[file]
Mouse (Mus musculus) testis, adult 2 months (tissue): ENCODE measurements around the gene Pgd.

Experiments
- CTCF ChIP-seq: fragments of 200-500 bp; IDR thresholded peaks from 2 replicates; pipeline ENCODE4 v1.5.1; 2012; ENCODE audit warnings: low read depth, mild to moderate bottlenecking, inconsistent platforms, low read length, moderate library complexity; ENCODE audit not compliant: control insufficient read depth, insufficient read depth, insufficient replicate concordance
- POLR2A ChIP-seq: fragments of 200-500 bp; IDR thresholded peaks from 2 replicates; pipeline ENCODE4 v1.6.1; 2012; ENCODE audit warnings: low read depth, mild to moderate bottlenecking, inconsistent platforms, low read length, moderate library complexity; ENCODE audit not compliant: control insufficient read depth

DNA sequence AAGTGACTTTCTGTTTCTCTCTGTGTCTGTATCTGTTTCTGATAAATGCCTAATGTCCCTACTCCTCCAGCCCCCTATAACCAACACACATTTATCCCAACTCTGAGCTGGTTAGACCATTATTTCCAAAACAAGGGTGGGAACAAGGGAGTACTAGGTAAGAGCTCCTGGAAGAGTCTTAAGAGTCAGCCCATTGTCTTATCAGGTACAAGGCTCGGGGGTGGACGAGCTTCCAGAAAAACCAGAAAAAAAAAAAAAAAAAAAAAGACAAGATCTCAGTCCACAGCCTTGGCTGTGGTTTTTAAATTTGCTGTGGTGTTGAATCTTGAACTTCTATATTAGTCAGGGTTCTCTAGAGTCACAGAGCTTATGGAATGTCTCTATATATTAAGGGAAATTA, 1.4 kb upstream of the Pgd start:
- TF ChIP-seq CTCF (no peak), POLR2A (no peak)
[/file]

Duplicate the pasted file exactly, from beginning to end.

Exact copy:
Mouse (Mus musculus) testis, adult 2 months (tissue): ENCODE measurements around the gene Pgd.

Experiments
- CTCF ChIP-seq: fragments of 200-500 bp; IDR thresholded peaks from 2 replicates; pipeline ENCODE4 v1.5.1; 2012; ENCODE audit warnings: low read depth, mild to moderate bottlenecking, inconsistent platforms, low read length, moderate library complexity; ENCODE audit not compliant: control insufficient read depth, insufficient read depth, insufficient replicate concordance
- POLR2A ChIP-seq: fragments of 200-500 bp; IDR thresholded peaks from 2 replicates; pipeline ENCODE4 v1.6.1; 2012; ENCODE audit warnings: low read depth, mild to moderate bottlenecking, inconsistent platforms, low read length, moderate library complexity; ENCODE audit not compliant: control insufficient read depth

DNA sequence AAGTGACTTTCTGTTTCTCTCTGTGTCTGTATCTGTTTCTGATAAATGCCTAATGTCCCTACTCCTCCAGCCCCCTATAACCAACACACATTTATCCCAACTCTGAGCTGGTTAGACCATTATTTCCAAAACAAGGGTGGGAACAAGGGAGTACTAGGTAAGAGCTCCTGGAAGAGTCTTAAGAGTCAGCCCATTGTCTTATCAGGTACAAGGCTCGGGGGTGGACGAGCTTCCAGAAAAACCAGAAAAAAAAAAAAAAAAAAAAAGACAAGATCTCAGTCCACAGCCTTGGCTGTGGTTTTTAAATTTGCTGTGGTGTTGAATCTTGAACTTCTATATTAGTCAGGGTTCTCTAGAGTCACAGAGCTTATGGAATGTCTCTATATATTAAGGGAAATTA, 1.4 kb upstream of the Pgd start:
- TF ChIP-seq CTCF (no peak), POLR2A (no peak)